Monday, April 7, 2008

Canada's Overprime Problem

Many of the housing bulls correctly point out that Canada does not have a huge exposure to US style subprime mortgages. This is true as Canada's Big 6 banks which dominate Canada's mortgage market, did not do much (or any) US style subprime lending.

However, what the bulls won't point out is that we have our own version of subprime: 0% down and the 40 year amortization. I'll call it "overprime" as it is due to mostly prime borrowers overleveraging themselves and due to overly long amortization periods.

Ellen Roseman wrote a good article in the Toronto Star recently about 40 year amortization:

"About 60 per cent of first-time buyers are opting for a 40-year mortgage," says Craig Alexander, deputy chief economist at TD Bank. His explanation: Houses are now less affordable because prices have grown faster than household incomes.

There's a "huge adoption" of 40-year mortgages in Toronto, Calgary and Vancouver, where people stretch for affordability, says Catherine Adams, vice-president of home equity financing at Royal Bank of Canada. "I think it's given the housing market a boost and allowed prices to go up further than they would have otherwise."
Ellen Roseman also pointed out another potentially disturbing piece of news:

Competition in mortgage insurance has accelerated new product development by lenders.

Canada Mortgage and Housing Corp., a federal government agency, used to have the market to itself.

Now it has three private-sector rivals from the United States (Genworth Financial, PMI Group Inc., AIG United Guaranty).

Another big U.S. firm (Mortgage Guaranty Insurance Corp.) has applied for a licence, Murphy says.

Is there too much innovation in lending? And is Canada headed down the same road as the United States?

A free market is supposed to be better for everyone in the long run, as innovation can lower prices and better match buyers and sellers, while generating healthy profits for lenders. The other side of that is that it can lead to a greater boom/bust cycle as lenders compete for business by lowering prices (interest rates) or overlending (lower downpayments, poor documentation). Buyers borrow more than they can afford and drive up prices to unaffordable levels
In the 1980s, home buyers had to put down at least 25%. Then in the 1990s, it was reduced to 5% (albeit with insurance). Then in recent years, no money down and the 40 year amortization (25 years was the previous maximum) were introduced.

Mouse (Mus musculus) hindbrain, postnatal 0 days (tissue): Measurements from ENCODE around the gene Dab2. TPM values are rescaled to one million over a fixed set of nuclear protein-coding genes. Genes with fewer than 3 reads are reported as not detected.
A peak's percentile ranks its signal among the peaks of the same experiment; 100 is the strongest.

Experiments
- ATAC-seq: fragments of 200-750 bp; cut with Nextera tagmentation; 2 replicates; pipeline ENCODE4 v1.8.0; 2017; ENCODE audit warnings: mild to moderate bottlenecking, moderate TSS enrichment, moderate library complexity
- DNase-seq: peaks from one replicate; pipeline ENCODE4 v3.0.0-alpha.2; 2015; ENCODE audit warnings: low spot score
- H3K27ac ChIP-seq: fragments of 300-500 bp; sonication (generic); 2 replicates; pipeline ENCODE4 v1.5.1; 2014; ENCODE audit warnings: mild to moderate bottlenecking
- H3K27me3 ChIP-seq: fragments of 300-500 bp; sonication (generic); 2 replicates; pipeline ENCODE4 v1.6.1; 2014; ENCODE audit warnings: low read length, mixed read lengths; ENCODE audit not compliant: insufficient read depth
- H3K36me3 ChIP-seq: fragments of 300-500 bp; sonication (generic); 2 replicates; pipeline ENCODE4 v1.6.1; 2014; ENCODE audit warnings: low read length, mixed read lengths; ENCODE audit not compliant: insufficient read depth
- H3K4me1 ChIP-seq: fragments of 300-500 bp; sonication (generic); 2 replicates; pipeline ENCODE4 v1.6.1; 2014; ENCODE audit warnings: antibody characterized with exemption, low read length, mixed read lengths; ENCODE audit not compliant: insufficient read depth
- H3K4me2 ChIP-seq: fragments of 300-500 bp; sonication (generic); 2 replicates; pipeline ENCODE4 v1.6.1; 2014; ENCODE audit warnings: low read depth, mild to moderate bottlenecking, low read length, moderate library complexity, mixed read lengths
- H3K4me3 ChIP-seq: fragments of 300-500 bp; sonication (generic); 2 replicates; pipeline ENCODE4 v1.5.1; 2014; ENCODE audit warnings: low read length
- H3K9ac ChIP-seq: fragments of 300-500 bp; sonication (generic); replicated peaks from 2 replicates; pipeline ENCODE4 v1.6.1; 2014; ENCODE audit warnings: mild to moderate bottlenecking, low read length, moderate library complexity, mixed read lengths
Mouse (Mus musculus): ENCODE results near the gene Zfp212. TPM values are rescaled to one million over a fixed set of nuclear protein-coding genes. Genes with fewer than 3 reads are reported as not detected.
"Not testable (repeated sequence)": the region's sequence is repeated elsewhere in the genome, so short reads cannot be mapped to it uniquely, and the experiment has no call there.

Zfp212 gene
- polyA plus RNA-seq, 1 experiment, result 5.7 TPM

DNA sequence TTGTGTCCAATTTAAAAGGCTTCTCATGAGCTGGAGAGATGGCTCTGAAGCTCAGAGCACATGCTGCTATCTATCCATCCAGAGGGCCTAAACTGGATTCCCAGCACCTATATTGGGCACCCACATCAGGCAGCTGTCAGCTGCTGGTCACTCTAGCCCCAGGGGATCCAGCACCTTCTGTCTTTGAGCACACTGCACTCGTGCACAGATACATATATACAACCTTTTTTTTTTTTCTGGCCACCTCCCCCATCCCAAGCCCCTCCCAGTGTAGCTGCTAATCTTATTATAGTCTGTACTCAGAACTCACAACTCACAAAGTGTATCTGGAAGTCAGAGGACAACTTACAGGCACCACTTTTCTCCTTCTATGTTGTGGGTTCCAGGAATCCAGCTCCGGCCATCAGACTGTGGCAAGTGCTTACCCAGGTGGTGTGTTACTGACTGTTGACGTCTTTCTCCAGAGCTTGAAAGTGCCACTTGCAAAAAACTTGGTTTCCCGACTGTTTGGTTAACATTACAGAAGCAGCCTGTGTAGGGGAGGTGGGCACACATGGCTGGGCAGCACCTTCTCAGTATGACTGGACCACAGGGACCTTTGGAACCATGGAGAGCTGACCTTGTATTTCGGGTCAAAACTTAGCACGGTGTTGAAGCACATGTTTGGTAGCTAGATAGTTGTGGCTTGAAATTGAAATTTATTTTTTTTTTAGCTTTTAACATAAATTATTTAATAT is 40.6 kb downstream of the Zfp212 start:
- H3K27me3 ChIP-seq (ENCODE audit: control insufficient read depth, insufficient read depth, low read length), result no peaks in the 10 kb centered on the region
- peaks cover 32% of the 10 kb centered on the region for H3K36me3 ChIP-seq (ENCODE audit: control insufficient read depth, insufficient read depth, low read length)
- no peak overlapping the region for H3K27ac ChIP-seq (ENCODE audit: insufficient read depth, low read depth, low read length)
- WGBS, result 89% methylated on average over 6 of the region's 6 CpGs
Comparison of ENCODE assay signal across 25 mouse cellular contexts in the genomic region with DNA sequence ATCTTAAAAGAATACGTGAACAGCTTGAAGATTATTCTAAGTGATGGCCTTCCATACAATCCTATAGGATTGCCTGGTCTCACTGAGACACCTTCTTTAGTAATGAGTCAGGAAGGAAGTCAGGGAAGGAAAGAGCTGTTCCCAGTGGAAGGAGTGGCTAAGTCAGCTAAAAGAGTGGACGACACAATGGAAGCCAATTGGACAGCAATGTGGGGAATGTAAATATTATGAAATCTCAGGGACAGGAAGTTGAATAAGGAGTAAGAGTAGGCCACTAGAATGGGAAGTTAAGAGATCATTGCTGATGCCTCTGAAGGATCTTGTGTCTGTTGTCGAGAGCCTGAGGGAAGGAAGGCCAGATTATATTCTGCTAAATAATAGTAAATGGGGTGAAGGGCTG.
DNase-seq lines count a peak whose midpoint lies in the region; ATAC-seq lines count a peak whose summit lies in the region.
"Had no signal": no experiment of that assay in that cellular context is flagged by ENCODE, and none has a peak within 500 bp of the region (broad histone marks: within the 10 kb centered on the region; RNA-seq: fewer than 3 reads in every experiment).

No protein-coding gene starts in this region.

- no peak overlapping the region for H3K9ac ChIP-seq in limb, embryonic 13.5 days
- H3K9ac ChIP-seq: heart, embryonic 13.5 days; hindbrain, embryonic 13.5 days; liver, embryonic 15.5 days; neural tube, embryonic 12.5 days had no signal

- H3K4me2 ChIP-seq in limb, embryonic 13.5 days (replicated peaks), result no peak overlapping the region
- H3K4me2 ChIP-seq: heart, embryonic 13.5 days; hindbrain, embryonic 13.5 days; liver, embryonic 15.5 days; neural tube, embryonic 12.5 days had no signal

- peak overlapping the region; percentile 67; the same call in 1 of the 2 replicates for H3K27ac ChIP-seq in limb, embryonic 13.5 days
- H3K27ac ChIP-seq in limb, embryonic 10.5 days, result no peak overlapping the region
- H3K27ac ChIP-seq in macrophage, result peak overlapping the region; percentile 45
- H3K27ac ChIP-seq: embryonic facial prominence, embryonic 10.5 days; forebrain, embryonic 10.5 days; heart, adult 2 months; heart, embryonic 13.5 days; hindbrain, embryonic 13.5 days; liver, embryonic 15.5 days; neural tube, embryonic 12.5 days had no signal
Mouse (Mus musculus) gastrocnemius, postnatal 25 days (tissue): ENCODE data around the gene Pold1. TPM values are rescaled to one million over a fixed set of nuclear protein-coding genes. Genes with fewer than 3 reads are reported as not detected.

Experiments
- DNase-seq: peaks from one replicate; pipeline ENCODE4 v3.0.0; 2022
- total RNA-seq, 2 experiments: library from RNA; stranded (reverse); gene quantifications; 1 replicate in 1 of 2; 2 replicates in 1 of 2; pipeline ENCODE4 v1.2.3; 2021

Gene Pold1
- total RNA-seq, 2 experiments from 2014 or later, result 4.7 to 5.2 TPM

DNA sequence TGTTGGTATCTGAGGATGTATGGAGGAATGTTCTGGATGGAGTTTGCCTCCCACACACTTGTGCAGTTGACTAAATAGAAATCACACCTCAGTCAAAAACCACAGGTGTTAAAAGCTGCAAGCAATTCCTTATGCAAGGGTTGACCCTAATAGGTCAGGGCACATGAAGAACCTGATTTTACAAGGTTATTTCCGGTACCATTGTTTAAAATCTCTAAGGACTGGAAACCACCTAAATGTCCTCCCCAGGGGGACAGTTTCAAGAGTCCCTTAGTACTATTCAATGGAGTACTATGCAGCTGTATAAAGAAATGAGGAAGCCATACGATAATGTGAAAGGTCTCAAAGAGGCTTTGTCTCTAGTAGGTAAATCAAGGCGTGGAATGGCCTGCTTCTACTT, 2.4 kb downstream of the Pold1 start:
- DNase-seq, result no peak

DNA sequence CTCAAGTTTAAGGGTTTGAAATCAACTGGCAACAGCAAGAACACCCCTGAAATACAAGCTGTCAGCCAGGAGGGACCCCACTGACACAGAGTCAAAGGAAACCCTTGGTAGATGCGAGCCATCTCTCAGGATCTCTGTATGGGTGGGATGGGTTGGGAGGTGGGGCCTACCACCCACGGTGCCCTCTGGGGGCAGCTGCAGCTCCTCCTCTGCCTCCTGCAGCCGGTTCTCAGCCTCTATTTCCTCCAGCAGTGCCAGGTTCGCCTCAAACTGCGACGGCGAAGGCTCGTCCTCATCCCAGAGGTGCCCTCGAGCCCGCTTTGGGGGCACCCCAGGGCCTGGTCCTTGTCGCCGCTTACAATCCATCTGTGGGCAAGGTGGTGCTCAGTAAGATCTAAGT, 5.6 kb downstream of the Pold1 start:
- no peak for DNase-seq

All these "innovations" along with low interest rates have allowed buyers to buy a bigger house for the same monthly payments or to save on their payments. There is no free lunch, however, and all these buyers pursuing the same strategies have driven housing affordability to the lowest since the top of the last bubble in 1990 (according to RBC Housing Affordability March 2008) . Most 40 year amortization buyers are simply paying interest on their debt, not completely dissimilar from the US subprimers.

Most new buyers have little equity in their house. I was watching Warren Buffett on CNBC recently and he pointed out that a homeowner with 20% equity has seen most or all of their equity wiped due to the sharp fall in home prices. Scary to think what could happen if you had a huge drop in housing prices here, especially with most buyers putting much less than 20% down. Take Vancouver for example, where the average house price is north of $800K. If you manage to scrape up 10% down (80,000) and house prices fall by a mere 10%, you've just lost $80,000. Even worse, you are on the hook for a near million dollar mortgage.

The recent data has not shown any alarming trends (I will discuss this in my next post) but I believe that this is going to get real ugly in the coming years.

Longer payback loan fuels housing market (Toronto Star, Ellen Roseman, Apr 02, 2008)

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